He had to leave his pregnant wife during civil war and unrest in the Democratic Republic of Congo (DRC) to pursue a better life in South Africa, but when Estimé Mukandila enrolled at the University of Pretoria in 2004, he knew no English.
Twelve years later, Estimé Mukandila stood alongside other esteemed academics when he received his PhD in civil engineering at the University of Pretoria’s graduation ceremony yesterday.
Mukandila, who was 34 years old at the time, had obtained a BEng mining degree from the University of Lubumbashi in DRC and was appointed as a junior lecturer at the same institution.
The political unrest and unsecure future led him to South Africa in April 2004 as an asylum seeker.
“It was difficult when I arrived. My passion for studying directed me to the University of Pretoria. I was fortunate to find a lecturer, Professor Louis Roodt, who offered to help me. But I couldn’t speak English as my first language is French. Imagine the frustration I went though.”
He enrolled in the second semester of that year to complete his honours.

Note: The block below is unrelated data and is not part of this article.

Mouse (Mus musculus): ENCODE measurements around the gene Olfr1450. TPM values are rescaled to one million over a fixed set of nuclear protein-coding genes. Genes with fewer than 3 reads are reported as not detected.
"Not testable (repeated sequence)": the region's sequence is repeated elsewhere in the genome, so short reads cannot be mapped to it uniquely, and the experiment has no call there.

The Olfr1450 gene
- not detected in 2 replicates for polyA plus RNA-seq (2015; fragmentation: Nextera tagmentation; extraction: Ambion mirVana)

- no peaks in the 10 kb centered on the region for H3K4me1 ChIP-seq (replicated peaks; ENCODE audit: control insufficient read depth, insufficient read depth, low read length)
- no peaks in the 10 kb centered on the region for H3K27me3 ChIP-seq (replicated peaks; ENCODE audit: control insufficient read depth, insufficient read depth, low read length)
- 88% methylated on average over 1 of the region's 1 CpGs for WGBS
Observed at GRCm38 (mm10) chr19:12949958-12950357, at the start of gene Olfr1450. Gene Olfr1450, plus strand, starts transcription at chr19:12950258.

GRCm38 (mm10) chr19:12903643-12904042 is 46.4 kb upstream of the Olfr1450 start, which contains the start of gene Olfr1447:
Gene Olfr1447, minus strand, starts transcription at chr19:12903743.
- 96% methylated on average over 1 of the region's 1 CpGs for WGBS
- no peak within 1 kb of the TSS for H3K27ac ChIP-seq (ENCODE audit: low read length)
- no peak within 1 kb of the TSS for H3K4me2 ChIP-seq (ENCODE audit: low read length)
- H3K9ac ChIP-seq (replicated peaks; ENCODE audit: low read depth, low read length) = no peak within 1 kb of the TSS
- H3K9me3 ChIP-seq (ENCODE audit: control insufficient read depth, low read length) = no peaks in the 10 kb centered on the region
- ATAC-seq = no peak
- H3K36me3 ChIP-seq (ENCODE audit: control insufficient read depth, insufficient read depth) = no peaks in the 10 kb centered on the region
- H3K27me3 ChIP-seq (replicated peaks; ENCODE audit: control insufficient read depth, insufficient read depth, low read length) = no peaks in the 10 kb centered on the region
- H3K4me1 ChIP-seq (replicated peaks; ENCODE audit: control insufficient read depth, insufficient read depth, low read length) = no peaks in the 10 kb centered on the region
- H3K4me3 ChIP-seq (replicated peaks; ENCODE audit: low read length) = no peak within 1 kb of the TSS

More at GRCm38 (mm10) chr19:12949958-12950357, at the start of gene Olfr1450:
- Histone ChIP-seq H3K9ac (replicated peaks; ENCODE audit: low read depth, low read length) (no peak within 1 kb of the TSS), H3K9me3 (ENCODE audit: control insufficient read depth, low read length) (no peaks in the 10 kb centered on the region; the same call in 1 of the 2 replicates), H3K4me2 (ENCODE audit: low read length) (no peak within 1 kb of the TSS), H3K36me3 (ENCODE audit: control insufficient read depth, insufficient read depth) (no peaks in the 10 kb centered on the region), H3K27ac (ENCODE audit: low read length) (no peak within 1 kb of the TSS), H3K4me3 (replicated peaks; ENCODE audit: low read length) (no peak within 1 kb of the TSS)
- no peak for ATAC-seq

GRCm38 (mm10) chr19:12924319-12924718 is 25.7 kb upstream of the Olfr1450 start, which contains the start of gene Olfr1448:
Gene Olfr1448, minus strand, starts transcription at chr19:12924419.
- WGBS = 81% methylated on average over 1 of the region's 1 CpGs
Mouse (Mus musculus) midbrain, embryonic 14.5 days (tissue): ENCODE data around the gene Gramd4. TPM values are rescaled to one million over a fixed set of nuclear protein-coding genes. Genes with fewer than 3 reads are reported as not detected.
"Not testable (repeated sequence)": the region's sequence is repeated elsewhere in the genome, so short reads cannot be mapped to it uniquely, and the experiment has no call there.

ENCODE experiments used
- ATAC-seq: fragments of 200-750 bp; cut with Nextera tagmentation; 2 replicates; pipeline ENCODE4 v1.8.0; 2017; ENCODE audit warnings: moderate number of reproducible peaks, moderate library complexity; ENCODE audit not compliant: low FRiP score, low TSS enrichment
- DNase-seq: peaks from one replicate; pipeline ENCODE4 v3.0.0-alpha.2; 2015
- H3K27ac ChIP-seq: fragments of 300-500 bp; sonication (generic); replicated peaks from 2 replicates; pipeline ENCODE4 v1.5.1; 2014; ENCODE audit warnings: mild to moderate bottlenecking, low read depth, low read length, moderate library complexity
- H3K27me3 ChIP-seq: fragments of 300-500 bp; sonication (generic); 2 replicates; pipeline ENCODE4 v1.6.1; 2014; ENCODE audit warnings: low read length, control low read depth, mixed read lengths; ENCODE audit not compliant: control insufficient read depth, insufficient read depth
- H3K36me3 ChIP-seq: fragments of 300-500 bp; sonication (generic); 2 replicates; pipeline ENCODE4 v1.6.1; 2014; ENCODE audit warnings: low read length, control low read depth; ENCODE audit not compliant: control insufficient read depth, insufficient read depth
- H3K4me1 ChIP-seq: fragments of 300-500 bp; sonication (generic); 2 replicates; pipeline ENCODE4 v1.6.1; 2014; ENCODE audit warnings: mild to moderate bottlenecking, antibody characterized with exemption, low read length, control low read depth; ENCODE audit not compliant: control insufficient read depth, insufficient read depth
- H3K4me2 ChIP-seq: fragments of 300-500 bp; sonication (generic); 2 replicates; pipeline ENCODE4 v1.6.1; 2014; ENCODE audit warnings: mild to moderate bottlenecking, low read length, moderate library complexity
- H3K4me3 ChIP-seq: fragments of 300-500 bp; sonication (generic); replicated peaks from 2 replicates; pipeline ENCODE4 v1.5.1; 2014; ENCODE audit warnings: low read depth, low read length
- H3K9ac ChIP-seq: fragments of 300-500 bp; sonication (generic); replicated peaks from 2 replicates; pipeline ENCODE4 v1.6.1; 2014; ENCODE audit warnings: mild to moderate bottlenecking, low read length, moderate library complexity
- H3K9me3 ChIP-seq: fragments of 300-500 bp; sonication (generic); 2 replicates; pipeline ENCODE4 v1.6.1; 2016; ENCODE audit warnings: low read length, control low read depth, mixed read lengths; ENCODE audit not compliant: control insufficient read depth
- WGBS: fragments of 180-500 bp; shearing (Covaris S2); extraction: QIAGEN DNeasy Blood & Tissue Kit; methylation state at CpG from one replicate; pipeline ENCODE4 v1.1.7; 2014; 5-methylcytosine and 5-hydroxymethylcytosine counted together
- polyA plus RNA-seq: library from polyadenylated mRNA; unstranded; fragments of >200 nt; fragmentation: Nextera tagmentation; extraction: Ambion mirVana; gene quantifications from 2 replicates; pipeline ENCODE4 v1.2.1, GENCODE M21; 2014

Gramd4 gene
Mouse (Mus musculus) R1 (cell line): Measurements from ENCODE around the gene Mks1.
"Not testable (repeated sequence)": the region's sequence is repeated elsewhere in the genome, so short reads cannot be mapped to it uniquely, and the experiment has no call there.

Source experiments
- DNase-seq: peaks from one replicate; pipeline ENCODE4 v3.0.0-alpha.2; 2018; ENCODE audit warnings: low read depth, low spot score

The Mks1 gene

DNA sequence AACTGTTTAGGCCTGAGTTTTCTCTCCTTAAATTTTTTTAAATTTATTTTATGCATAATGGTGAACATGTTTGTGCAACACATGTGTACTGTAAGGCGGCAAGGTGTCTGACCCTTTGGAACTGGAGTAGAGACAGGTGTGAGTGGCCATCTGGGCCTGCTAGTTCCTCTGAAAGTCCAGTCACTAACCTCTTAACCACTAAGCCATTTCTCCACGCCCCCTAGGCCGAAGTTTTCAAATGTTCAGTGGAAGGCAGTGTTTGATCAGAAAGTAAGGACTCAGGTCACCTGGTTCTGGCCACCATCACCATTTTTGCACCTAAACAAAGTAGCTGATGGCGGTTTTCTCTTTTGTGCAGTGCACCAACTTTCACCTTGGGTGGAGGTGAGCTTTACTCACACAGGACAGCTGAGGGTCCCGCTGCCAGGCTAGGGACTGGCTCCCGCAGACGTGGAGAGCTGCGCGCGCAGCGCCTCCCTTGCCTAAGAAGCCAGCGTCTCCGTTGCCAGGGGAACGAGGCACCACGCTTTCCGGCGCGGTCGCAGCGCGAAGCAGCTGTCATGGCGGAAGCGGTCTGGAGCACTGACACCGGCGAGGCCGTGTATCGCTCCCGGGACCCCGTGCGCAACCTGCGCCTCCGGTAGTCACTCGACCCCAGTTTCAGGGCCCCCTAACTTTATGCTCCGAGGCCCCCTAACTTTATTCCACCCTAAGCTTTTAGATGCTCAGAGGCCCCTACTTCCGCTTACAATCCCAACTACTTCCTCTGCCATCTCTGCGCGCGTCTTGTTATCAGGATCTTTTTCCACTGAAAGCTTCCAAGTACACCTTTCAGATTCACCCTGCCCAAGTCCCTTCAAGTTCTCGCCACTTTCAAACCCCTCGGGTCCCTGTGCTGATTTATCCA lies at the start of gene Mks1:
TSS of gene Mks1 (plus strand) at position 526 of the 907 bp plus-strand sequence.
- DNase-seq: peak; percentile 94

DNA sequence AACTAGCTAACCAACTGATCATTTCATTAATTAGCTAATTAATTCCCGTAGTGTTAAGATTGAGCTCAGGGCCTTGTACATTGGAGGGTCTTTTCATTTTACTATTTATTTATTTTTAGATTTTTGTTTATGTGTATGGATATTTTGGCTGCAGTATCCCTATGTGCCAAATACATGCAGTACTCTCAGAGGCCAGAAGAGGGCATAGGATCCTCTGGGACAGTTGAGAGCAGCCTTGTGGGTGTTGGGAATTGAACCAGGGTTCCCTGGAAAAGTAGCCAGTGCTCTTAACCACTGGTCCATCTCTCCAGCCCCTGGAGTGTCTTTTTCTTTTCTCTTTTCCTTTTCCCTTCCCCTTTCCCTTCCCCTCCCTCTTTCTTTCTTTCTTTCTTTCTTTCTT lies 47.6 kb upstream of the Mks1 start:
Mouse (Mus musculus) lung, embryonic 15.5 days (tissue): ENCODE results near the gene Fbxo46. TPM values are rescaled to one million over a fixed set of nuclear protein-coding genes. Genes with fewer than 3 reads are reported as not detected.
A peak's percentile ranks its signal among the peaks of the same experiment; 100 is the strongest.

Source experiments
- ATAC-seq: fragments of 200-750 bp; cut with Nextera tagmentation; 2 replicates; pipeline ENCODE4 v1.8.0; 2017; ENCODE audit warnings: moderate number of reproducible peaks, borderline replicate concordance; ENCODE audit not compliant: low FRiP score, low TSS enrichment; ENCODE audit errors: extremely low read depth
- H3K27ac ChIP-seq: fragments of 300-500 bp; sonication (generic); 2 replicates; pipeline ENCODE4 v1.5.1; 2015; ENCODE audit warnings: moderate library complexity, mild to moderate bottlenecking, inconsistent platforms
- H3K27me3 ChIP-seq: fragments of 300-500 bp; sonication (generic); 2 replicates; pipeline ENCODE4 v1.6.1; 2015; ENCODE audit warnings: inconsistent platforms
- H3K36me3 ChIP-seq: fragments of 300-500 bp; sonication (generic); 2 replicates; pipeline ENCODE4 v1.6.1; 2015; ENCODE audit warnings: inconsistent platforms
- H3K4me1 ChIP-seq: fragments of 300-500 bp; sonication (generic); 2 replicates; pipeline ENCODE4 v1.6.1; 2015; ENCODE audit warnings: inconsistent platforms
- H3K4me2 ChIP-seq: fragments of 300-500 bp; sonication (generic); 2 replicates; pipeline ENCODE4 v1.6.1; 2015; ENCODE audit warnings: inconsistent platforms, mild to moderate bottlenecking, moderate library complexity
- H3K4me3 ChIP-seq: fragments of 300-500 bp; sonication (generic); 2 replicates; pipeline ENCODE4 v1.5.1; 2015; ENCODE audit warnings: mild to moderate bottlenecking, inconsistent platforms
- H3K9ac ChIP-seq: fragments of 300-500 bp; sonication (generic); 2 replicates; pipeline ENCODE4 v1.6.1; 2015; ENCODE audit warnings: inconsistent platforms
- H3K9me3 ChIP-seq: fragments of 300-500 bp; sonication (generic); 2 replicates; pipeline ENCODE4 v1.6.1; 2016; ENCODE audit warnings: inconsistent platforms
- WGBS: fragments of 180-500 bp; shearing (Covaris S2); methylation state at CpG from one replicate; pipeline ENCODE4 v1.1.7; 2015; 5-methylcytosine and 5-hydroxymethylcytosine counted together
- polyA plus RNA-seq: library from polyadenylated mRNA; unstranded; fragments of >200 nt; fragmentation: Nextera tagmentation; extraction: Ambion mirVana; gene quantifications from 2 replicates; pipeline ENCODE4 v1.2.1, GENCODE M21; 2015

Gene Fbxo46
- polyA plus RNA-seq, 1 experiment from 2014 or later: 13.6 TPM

Due to lack of understanding, Mukandile failed his first test, but remained committed and used a French-English dictionary to assist him with his studies.
Holding up the dilapidated dictionary, Mukandile said he had received it from a South African priest.
“I remember people looking at me, thinking I won’t make it through this course. I decided to spend most of my time to study my subjects and improve my English.
“I often read my subjects with this dictionary and passed all of them, without failing, with a final mark of 73%,” he said with a smile on his face.
Struggling to pay for his fees, Mukandile expressed gratitude to Professor Roodt, who helped him find odd jobs. Roodt also assisted him in paying his fees.
His wife and their first child joined him in South Africa in 2005, but Mukandile had to leave them again after he was offered a temporary job to work at Aurecon as a material engineer later that year.
“I was based in Angola but worked across nine countries in the province. I was making money, so I was able to send it to my wife to pay rent. I could only come home to my family every six weeks for 10 days.”
A perseverant Mukandila went further to enrol in a PhD at UP in 2012, after finally being registered as a professional engineer with the Engineering Council of South Africa.
Dressed in his red regalia in his Elardus Park home, Mukandila, now 46, said being called on stage to receive his PhD was surreal.
“I thought ‘wow’. I was very happy and, as a Christian, I believe it was commitment and faith that led me to where I am today. I won’t say I’m the most intelligent. I just persevered.”